What NASA knows about the space rocks coming into our neck of the solar system this year

WASHINGTON — What’s better than a story about the apocalypse? We’ve been figuring out the best and brightest ways for humanity to end-as-we-know-it since we started telling stories. My personal favorite? Good old Armageddon. After all, there’s nothing more cinematic than death by asteroid.

Luckily, Deep Impact isn’t necessarily in our future, but as the largest asteroid ever tracked close to our planet will whizz by at the start of September, it’s not a bad time to take a look into what NASA does know about our rocky neighbors.

Near-Earth Objects, a history

In 1994, Congress directed NASA to catalog near-Earth objects that were “potentially hazardous.” By 1998, the NEO Program was established, with the goal of discovering “at least 90 percent of 1-kilometer sized NEOs” in the next 10 years. The NEO Program met this goal in 2010.

Congress spoke again in 2005, asking NASA to locate 90 percent of NEOs 140 meters or larger in the next 15 years. Part of NASA’s ongoing mission is to track these near-Earth objects to keep us from being blindsided the way our dinosaur predecessors were, while also identifying what resources we might use from these space objects.

In the next year alone, NASA has identified 51 NEOs that will, as their names imply, come close to our blue planet — in space-relative terms, that is. The closest an asteroid will come to us in this coming year is 0.13 Lunar Distances away. It seems quite a near miss in those units, but at that distance, the object (2012 TC4) will still be approximately 31,019 miles away.

For reference, our moon is 238,900 miles away, and it took us three days to get there.

2012-TC4 has been out of our sight since its discovery in October 2012. At that time, the asteroid zoomed by, 59,725 miles away from Earth. You’re probably envisioning a mountain-sized colossus careening past us, but 2012-TC4 is actually estimated to be only between 12-27 meters (or 30-100 feet) in size. That said, it’s within the same size range of the meteor that hit Chelyabinsk, Russia last year—the event released a shockwave that injured around 1,200 people.

But, it’s still no extinction-worthy space rock, and Paul Chodas, manager of the Center of NEO Studies said that NASA knows “the orbit of 2012-TC4 well enough to be certain that it won’t hit Earth” when it comes around again this October. It would take something several miles wide to cause any worldwide harm. In fact, rocks smaller than 25 meters (82 feet) in diameter end up burning away in our atmosphere and never even making impact.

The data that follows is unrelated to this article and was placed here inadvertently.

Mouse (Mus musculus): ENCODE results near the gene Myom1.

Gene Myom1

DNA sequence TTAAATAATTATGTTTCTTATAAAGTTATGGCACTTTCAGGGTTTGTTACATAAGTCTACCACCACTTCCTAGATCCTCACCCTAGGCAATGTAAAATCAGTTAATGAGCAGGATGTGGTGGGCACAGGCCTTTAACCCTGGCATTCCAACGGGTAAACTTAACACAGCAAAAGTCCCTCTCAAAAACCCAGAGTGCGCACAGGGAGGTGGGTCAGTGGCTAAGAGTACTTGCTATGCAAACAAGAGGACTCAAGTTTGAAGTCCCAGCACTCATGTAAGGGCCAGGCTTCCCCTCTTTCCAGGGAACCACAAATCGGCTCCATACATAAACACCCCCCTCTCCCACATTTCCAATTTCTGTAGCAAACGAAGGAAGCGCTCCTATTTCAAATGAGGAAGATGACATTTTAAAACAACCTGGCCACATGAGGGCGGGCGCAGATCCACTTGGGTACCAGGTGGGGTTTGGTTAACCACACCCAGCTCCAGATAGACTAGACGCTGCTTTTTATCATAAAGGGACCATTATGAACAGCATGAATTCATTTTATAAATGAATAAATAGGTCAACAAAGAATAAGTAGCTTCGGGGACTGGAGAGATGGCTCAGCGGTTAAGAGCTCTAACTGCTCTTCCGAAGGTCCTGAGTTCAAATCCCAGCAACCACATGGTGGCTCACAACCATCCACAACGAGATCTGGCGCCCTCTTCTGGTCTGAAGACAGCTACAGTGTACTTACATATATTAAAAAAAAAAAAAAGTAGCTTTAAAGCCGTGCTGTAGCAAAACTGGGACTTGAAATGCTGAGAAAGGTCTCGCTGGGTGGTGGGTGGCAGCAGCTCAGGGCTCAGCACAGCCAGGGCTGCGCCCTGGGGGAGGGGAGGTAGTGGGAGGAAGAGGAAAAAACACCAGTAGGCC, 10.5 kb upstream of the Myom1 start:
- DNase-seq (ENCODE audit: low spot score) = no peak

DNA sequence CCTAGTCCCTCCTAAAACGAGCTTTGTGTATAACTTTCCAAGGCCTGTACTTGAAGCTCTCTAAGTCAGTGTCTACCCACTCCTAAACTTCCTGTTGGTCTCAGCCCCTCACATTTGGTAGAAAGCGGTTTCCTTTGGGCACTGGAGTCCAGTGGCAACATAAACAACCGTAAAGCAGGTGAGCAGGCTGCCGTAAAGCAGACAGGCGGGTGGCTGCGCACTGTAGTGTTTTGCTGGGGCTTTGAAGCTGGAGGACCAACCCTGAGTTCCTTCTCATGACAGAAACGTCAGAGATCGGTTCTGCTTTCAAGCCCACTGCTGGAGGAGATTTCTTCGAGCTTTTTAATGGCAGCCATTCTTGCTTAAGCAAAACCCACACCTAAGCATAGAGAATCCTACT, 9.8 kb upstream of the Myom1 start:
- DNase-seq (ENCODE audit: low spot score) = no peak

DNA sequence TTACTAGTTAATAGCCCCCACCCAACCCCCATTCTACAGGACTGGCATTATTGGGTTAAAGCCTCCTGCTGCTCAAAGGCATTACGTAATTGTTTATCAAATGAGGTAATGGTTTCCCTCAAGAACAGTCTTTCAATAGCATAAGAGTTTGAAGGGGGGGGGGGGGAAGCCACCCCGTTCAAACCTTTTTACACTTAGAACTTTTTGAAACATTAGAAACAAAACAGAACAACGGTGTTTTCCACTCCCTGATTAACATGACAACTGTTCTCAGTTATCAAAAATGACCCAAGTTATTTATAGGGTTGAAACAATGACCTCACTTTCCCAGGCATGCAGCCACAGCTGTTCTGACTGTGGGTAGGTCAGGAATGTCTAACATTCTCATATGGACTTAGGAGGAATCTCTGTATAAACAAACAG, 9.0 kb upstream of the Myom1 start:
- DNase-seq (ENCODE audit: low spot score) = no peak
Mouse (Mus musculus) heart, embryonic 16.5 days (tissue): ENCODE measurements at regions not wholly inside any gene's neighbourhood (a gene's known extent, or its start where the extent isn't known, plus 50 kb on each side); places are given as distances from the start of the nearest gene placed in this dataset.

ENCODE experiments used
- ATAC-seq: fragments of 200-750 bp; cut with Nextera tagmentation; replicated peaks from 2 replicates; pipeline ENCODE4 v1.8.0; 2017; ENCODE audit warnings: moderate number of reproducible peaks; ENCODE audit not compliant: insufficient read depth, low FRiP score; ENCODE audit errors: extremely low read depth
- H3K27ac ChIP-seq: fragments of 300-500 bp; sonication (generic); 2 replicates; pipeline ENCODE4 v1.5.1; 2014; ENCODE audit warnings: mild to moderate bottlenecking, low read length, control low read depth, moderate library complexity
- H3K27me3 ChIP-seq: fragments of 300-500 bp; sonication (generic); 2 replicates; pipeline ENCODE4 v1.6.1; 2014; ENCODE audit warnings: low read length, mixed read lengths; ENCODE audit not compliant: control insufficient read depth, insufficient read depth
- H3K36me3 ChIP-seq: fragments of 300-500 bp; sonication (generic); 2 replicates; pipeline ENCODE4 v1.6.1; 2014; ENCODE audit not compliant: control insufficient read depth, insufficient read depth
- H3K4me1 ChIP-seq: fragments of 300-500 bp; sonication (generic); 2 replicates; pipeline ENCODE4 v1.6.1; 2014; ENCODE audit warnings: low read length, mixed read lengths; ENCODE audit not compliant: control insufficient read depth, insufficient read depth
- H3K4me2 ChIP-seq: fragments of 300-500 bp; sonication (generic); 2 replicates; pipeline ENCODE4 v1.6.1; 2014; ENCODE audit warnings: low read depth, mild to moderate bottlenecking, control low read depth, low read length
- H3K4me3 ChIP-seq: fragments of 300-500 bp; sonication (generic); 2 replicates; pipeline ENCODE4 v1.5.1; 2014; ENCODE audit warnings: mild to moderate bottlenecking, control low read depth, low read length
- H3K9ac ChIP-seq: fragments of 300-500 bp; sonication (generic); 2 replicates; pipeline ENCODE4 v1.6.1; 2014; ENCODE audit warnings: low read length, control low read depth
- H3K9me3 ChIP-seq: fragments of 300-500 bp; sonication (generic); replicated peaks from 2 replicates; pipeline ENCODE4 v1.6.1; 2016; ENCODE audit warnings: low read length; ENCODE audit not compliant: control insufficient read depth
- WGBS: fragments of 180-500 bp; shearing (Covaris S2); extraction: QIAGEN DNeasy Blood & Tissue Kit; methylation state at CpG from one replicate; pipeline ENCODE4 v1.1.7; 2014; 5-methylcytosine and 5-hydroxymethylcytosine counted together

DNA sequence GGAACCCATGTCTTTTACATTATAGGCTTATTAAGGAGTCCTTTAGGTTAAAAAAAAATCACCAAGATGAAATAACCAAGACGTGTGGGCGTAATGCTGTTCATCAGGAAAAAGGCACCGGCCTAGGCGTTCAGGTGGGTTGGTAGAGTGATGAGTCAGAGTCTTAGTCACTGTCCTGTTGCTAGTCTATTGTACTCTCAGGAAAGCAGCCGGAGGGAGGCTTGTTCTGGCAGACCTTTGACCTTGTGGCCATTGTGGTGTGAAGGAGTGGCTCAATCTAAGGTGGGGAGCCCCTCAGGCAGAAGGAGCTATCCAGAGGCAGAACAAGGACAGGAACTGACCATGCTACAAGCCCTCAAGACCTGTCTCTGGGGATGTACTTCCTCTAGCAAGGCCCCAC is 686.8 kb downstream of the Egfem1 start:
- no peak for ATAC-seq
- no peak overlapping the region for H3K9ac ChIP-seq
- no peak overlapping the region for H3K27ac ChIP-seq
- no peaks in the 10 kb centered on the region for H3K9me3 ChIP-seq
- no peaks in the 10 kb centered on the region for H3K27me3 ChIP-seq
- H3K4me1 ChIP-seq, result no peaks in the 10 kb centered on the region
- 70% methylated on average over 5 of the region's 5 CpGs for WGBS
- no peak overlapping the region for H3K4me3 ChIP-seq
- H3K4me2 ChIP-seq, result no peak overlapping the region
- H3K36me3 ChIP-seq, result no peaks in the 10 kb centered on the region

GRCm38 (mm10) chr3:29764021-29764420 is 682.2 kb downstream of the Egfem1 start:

And now, some data

So how many asteroids are out there, ricocheting off each other and other space bodies, with the potential of one day bouncing off our blue planet? Here’s one look at the spread—these are all the known sizable near-Earth objects that will pass close to Earth within the next year that NASA knows about:

As you can see by the fairly useless trendline, these rocks are random. While it seems like next February has the most objects coming through our space neighborhood, it’s not really indicative of a pattern. There are over 150 million estimated asteroids in the inner solar system, and that’s a conservative estimate. Thanks to the randomness of their orbits, the vast majority will never even come close to Earth. For the ones that do, as the data above shows, they generally come and go at safe distances in unpredictable intervals.

Just because these rocks have random orbits and interactions doesn’t mean we don’t know anything about them. NASA’s managed to document these space rocks largely through the NEOWISE project: the asteroid-hunting aspect of the Wide Field Infrared Survey Explorer mission that began in 2009. The explorer scanned and found hundreds of thousands of objects, including planets! But we don’t care about planets right now; we care about their volatile little siblings.

Currently, the NEOWISE project is focusing on extending the search to comets and asteroids that exist further out. NASA has data on the velocity, the time frame, and perhaps most important, the estimated sizes of these near-Earth objects.

What about the big ones?

This chart leaves off three outliers, however. These, as you may have assumed, are the three biggies. So let’s take a look at the three NEOs that could, if they hit us, cause some serious damage.

Of these three behemoths, it’s only 1981 ET3, the asteroid known as Florence, that fits the bill for some dino-worthy destruction. At 5.5 miles in diameter, Florence is the largest asteroid NASA has ever tracked this close to home, and she’ll be our temporary neighbor at the start of next month.

“While many known asteroids have passed by closer to Earth than Florence will on September 1, all of those were estimated to be smaller,” said Chodas. “Florence is the largest asteroid to pass by our planet this close since the NASA program to detect and track near-Earth asteroids began.”

Image Courtesy NASA.

Florence will still be over four million miles away from us when she passes by, but she’ll be close enough for NASA to get images of her surface, including details as small as 30 feet in size.

If you fancy yourself an asteroid hunter, get thee to NASA’s website to learn more about how you too can protect the planet. But for now, it seems that our biggest doom concerns are rather self-inflicted.